This may be the summer of surveillance sagas, but for architects and urban dwellers, drone technology is proving a boon. Before high-profile high-rises top out, developers and architects enlist SkyPan, an aerial photography company, to send camera-clad unmanned aircraft to capture the sweeping views that future residents and office workers will enjoy. As cities rise higher and higher, this drone technology allows you to realize your vista fantasy before the elevator shaft is inset.
SkyPan's miniature helicopters have captured views from such highly publicized in-development projects as Jean Nouvel's MoMA tower, Herzog & de Meuron's 56 Leonard skyscraper, and Rafael Viñoly's 432 Park Avenue.
Interested buyers no longer have to rely on speculative renderings or inaccurate images captured by wobbly tethered blimps. Visitors to the 432 Park Avenue website even get a 350 degree glimpse of what it will be like to stand at four different heights. Check out the Central Park perk:
Want a view far above midtown's spires to the southern tip of Manhattan? Swivel to the photograph taken from 1271 feet. Drop down to 667 feet to get more on the level of mid-century icons like the Seagram and MetLife (née Pan Am) buildings, and strategize tossing a stone into the Chippendale open pediment of Philip Johnson's AT&T Building (now known as the Sony Tower).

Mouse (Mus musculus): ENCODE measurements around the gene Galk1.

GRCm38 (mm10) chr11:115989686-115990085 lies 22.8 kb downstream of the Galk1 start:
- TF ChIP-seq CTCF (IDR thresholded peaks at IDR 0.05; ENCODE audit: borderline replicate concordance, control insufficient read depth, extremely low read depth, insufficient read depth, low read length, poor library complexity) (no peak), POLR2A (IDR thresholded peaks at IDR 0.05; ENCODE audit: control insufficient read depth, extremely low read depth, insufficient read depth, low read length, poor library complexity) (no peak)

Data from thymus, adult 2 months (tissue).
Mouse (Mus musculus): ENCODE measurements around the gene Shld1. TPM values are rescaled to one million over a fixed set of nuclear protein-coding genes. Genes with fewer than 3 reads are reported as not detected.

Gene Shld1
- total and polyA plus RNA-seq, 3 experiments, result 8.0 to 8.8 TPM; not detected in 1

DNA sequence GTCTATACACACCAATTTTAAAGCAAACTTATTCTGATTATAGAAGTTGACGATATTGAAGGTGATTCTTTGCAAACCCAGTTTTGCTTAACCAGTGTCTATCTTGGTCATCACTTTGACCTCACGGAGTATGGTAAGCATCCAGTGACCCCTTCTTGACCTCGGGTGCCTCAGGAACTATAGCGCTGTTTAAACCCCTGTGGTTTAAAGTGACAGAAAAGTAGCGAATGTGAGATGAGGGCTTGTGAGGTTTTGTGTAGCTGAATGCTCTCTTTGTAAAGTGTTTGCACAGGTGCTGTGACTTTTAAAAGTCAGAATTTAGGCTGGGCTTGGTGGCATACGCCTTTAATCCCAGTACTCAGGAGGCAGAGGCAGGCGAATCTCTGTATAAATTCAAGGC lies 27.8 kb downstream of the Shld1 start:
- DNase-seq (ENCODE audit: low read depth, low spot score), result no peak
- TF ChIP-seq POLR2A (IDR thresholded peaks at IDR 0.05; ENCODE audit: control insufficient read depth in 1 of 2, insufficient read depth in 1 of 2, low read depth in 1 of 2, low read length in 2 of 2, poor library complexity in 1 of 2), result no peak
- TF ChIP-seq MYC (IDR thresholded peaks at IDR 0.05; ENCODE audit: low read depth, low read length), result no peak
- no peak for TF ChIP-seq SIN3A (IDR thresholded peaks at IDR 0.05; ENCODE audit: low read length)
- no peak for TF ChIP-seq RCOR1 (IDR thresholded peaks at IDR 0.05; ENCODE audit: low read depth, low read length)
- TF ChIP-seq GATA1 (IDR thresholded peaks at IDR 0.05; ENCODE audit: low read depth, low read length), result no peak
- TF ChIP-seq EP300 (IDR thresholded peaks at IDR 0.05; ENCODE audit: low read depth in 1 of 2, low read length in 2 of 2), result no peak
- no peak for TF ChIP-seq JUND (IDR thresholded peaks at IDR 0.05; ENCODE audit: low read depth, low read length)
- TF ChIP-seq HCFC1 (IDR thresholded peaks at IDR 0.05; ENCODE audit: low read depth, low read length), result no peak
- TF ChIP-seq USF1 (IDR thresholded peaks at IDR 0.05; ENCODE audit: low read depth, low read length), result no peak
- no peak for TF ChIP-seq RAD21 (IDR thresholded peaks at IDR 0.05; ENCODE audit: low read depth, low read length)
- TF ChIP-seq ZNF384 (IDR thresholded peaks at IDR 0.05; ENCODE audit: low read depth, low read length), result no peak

The impetus to develop such precise imaging has litigious roots, in which a prominent Chicago developer was sued by a buyer arguing that his new unit's view was inaccurately portrayed prior to construction. Cities don't allow aircraft as large as traditional helicopters to descend low enough to capture most views, particularly in the post-9/11 era. To solve this dilemma, SkyPan founder Mark Segal expanded his aerial photography practice with an arsenal of remote-control robot hovercrafts, allowing the firm to produce pristine, 360-degree panoramas from towers before they got off the blueprint. Continue reading on Architizer!
A Skypan view from the Metropolitan Miami tower prior to construction